When developing a UX research program and overseeing qualitative and quantitative research, immerse yourself in the company culture and office space. This will help you build a cohesive team and ensure that your staff can easily ask questions or brainstorm with you when needed. To do this, we recommend that you:

  • Consider where your desk is and its impact on the frequency and types of conversations you could have.
  • Figure out where you can embed yourself into existing processes to bring the most value.
  • Think outside the box if you have remote workers or multiple offices. For example, try to schedule "field trips" or retreats once a quarter to bring people together and build relationships across the entire company. Video calls are also a great option if an in-person meeting is not available.

6. Set clear expectations and implement processes as needed

Since the UX designers were under-resourced and managed several projects, communicating realistic expectations on when I needed the prototypes finalized for usability testing was necessary. I worked backward from the testing date to get familiar with the prototype and write up a session guide with questions. I also worked closely with the UX designers to ensure we were creating specific user flows that would help us answer our research questions.

I had to educate teams about the tradeoffs between delivery time and the extent of reports. For example, I could write up a topline report with video clips in a day, but I had to adjust the timeframes and set those expectations if more analysis was needed.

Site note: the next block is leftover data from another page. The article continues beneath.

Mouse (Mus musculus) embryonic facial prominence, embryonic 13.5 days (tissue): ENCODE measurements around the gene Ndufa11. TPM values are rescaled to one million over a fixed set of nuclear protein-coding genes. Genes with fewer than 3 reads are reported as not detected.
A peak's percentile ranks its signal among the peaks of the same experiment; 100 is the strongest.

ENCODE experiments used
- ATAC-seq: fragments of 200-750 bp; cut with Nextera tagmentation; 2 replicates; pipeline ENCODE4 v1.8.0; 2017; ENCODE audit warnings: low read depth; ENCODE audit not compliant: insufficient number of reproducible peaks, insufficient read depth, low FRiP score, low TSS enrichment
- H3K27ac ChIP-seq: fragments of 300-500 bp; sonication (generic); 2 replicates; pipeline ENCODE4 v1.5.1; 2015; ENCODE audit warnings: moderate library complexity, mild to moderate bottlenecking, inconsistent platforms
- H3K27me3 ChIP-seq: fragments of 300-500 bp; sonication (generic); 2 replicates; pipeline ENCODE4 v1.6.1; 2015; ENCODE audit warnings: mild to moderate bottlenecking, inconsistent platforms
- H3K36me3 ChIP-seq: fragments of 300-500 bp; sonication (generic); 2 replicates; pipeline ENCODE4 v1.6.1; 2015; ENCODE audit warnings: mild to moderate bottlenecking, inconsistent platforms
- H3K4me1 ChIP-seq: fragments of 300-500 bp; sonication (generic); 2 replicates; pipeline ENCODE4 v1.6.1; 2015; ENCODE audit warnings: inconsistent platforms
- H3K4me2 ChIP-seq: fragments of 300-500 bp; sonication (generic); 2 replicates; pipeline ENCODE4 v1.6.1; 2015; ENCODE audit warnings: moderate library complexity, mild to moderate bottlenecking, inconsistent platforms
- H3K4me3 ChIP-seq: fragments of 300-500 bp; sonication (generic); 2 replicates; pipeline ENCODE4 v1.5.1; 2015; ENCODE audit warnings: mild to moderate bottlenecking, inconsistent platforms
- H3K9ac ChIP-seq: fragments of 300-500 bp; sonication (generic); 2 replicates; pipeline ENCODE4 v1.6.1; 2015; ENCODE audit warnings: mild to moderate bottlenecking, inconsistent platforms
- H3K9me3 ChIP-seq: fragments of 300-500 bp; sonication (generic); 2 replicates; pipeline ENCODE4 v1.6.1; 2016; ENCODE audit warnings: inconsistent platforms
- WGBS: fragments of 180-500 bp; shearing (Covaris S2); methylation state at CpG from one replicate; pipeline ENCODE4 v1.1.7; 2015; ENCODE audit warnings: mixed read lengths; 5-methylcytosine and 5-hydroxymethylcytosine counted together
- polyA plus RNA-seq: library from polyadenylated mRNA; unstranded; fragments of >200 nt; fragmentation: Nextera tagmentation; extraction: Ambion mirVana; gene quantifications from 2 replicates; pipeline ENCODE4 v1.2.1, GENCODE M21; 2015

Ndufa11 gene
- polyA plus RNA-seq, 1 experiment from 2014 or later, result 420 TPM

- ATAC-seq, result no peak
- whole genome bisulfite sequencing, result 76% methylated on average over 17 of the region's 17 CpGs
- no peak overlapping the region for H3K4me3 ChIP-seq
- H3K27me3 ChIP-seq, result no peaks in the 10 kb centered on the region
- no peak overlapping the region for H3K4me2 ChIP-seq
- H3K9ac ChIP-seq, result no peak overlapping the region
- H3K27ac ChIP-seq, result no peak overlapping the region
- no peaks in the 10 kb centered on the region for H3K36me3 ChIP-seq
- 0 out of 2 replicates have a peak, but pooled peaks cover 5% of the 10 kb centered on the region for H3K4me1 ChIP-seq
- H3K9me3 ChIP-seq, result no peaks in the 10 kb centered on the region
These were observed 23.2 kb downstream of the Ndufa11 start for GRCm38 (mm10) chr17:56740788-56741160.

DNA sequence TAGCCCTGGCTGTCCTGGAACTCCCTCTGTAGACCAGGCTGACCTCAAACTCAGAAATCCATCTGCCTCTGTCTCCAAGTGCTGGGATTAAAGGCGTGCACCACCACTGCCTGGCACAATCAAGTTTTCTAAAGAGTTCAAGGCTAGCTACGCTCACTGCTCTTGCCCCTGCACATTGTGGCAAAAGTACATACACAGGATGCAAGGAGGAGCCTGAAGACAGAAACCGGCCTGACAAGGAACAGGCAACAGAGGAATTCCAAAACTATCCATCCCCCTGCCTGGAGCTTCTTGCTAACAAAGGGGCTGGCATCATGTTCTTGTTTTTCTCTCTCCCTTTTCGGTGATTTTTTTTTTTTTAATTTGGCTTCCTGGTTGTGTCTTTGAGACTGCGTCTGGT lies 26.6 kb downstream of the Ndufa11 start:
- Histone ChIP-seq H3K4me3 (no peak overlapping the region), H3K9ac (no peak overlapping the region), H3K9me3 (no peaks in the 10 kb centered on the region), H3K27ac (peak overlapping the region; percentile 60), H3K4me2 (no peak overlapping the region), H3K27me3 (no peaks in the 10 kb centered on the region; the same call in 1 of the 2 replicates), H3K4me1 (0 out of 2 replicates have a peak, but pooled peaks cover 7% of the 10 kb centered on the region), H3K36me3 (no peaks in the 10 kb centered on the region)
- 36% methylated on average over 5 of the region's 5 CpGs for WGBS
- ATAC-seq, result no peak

For this particular client, it was essential to get the findings out quickly for the UX design and development teams to start iterating and developing. Therefore, I made sure to provide an executive summary and thorough recommendations in the topline reports for those who could not attend sessions and needed to catch up quickly on key findings.


To ensure that your team meets expectations, regularly communicate with UX designers about what prototypes or artifacts you’ll need for usability testing. If your staff needs time to become well-versed with the prototypes, set deadlines to give them a timeframe to work with and stay on track. You can also write a session guide with pertinent questions and answers.

7. Be transparent and accessible

Regardless of the feature being tested, I invited the larger product team to watch the usability sessions live. For those who were unable to attend the user research sessions, I sent them a link with the session video files to watch the session at their convenience.

Video clips served as a great way to share information with team members who could not attend the sessions. The video clips needed to be easily accessed and uploaded in a shared place for others to view. Uploading the videos to Google Drive and linking to specific spots in the video was efficient and effective.


To foster a culture of transparency and ensure that practitioners have access to key information, follow these tips:

  • Get as many people to observe the usability sessions as you can. Ensure that people know when these usability sessions are happening in advance, and encourage in-person attendance.
  • Always record your usability session. Timestamp important moments from the video so that users can find relevant information quickly.